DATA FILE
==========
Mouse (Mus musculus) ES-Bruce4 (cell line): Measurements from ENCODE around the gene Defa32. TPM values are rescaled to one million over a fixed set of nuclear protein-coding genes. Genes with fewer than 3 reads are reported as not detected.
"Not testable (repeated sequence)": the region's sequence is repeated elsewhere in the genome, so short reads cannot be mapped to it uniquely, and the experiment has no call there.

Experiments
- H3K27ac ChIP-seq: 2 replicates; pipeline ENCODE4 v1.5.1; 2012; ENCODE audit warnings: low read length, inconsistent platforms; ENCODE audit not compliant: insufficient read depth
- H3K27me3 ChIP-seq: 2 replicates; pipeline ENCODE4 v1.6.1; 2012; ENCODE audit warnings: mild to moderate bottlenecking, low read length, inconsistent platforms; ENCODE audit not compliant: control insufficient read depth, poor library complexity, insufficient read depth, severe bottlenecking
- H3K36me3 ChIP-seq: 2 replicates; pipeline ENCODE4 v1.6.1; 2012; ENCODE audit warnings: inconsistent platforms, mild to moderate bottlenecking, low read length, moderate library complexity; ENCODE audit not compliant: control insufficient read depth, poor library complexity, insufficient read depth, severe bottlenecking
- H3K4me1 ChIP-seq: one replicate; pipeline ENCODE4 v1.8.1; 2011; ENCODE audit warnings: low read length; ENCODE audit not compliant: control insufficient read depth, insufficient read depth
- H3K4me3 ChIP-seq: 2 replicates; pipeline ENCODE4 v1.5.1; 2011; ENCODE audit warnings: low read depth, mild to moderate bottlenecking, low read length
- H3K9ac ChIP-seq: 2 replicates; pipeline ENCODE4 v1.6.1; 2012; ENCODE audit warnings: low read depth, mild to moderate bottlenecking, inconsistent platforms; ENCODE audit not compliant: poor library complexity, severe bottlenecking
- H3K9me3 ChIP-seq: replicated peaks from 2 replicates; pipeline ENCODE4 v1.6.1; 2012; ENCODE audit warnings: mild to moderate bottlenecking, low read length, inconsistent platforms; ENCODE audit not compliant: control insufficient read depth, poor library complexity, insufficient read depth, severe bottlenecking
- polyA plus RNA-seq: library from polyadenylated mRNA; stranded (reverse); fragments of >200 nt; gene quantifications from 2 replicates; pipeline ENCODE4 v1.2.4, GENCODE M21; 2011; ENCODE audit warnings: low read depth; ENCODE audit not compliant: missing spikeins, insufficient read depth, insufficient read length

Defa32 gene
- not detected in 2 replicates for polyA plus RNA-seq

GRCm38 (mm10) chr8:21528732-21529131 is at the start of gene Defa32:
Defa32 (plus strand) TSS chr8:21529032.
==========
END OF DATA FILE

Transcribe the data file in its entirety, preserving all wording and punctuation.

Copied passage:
Mouse (Mus musculus) ES-Bruce4 (cell line): Measurements from ENCODE around the gene Defa32. TPM values are rescaled to one million over a fixed set of nuclear protein-coding genes. Genes with fewer than 3 reads are reported as not detected.
"Not testable (repeated sequence)": the region's sequence is repeated elsewhere in the genome, so short reads cannot be mapped to it uniquely, and the experiment has no call there.

Experiments
- H3K27ac ChIP-seq: 2 replicates; pipeline ENCODE4 v1.5.1; 2012; ENCODE audit warnings: low read length, inconsistent platforms; ENCODE audit not compliant: insufficient read depth
- H3K27me3 ChIP-seq: 2 replicates; pipeline ENCODE4 v1.6.1; 2012; ENCODE audit warnings: mild to moderate bottlenecking, low read length, inconsistent platforms; ENCODE audit not compliant: control insufficient read depth, poor library complexity, insufficient read depth, severe bottlenecking
- H3K36me3 ChIP-seq: 2 replicates; pipeline ENCODE4 v1.6.1; 2012; ENCODE audit warnings: inconsistent platforms, mild to moderate bottlenecking, low read length, moderate library complexity; ENCODE audit not compliant: control insufficient read depth, poor library complexity, insufficient read depth, severe bottlenecking
- H3K4me1 ChIP-seq: one replicate; pipeline ENCODE4 v1.8.1; 2011; ENCODE audit warnings: low read length; ENCODE audit not compliant: control insufficient read depth, insufficient read depth
- H3K4me3 ChIP-seq: 2 replicates; pipeline ENCODE4 v1.5.1; 2011; ENCODE audit warnings: low read depth, mild to moderate bottlenecking, low read length
- H3K9ac ChIP-seq: 2 replicates; pipeline ENCODE4 v1.6.1; 2012; ENCODE audit warnings: low read depth, mild to moderate bottlenecking, inconsistent platforms; ENCODE audit not compliant: poor library complexity, severe bottlenecking
- H3K9me3 ChIP-seq: replicated peaks from 2 replicates; pipeline ENCODE4 v1.6.1; 2012; ENCODE audit warnings: mild to moderate bottlenecking, low read length, inconsistent platforms; ENCODE audit not compliant: control insufficient read depth, poor library complexity, insufficient read depth, severe bottlenecking
- polyA plus RNA-seq: library from polyadenylated mRNA; stranded (reverse); fragments of >200 nt; gene quantifications from 2 replicates; pipeline ENCODE4 v1.2.4, GENCODE M21; 2011; ENCODE audit warnings: low read depth; ENCODE audit not compliant: missing spikeins, insufficient read depth, insufficient read length

Defa32 gene
- not detected in 2 replicates for polyA plus RNA-seq

GRCm38 (mm10) chr8:21528732-21529131 is at the start of gene Defa32:
Defa32 (plus strand) TSS chr8:21529032.